They weren’t still reading because they were keen on getting an A. They weren’t afraid of flunking the test or scared their teacher would put them in time out or make them stay in at recess if she came back and caught them horsing around. I know that none of these reasons were in force because Miss Mason’s schools deliberately rejected relying on any such incentives.
Free within Limits
Children reading their lessons because they wanted to know and for no other motive is the ideal picture, the gold standard, of Charlotte Mason education. The children were placed in a good pasture and fed. Their needs were met. They were placed within limits, yet they were free within those limits, and they were freely, hungrily doing what was good for them.
They were driven by curiosity and a desire to know, simply and purely. They had been placed in a pasture of abundant, enticing food, and like well-pastured sheep, they were doing what came naturally to them as young human beings in that situation.
They knew their limits and their place. Care had been taken to put structures in place. The atmosphere was orderly, not chaotic. These students weren’t being coerced or manipulated or suppressed. They were content. So was their teacher.
The essentials were clearly in place in that classroom. The teacher knew her job was not to induce the students to read and to learn. Her job was to provide the ideal conditions for them to be able to satisfy their own natural hunger to know.
She had provided the ideal nourishment for their minds: the best written, most interesting, most thought-provoking book she could find on the subject at hand. She knew the principle of her mentor: that self-education is the only genuine education. The mind doesn’t learn anything that it hasn’t been stirred to desire to know.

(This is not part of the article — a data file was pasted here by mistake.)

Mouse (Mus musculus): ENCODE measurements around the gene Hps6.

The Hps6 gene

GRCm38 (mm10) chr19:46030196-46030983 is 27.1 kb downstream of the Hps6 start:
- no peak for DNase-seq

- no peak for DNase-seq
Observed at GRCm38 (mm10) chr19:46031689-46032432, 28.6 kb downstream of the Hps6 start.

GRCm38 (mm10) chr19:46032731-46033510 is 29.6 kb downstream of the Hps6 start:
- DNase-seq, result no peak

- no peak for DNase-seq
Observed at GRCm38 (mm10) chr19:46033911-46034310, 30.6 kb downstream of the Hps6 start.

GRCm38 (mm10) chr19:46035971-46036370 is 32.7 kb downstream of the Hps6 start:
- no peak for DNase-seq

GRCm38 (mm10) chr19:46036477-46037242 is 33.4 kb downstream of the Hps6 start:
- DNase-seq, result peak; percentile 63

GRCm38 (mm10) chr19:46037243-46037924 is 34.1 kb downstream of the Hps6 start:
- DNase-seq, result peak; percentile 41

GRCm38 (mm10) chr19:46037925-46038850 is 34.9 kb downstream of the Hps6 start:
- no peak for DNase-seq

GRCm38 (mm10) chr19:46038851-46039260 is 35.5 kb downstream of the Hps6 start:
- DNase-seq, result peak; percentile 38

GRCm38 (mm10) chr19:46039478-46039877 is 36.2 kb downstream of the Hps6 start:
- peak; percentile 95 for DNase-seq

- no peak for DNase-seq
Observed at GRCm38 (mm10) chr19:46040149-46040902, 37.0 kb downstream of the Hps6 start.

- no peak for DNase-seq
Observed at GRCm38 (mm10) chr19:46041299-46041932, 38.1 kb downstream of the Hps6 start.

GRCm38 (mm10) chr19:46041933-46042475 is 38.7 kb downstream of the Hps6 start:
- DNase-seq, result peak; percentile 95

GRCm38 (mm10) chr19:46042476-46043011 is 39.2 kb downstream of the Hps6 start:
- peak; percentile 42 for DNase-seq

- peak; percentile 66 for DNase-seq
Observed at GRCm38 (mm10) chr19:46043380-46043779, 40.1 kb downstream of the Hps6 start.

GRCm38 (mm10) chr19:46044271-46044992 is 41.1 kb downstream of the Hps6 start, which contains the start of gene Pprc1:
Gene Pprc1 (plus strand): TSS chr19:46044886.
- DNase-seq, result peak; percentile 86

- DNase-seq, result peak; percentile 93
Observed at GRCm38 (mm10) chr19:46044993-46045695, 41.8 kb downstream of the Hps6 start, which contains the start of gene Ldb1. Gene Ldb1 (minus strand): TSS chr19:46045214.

The students had no doubt developed good habits, such as paying attention, so that a living book had a chance to capture their fancy. Their natural hunger for knowledge was allowed to function. No distractions to waste time were found in that classroom.
In the same way, when you create the right conditions, as this teacher did, you will be able to leave your children alone, like contented sheep in a pasture, and they will eat all on their own. What’s good for them is good for you. These essential conditions that will lead to the desired results.
Anna Migeon is the author of The Happy Dinner Table: The Path to Healthy, Harmonious Family Meals (2016), available on Amazon, of which this article is an excerpt. Anna’s children were born in France, where she was inspired by the sacred food traditions, delicious dishes and healthy attitudes toward eating. Her children also attended Charlotte Mason schools, where Anna learned more about raising kids who love what’s good for them. She has conducted workshops and coached parents about how to get picky kids to eat better according to Charlotte Mason’s educational philosophy. Anna is also an award-winning cook (her chocolate truffles won a red ribbon at the Gillespie County Fair in 2005, even though they melted into one blob in the Texas heat). She and her French husband, Gérard, share an empty nest in San Antonio.
© 2018 Anna Migeon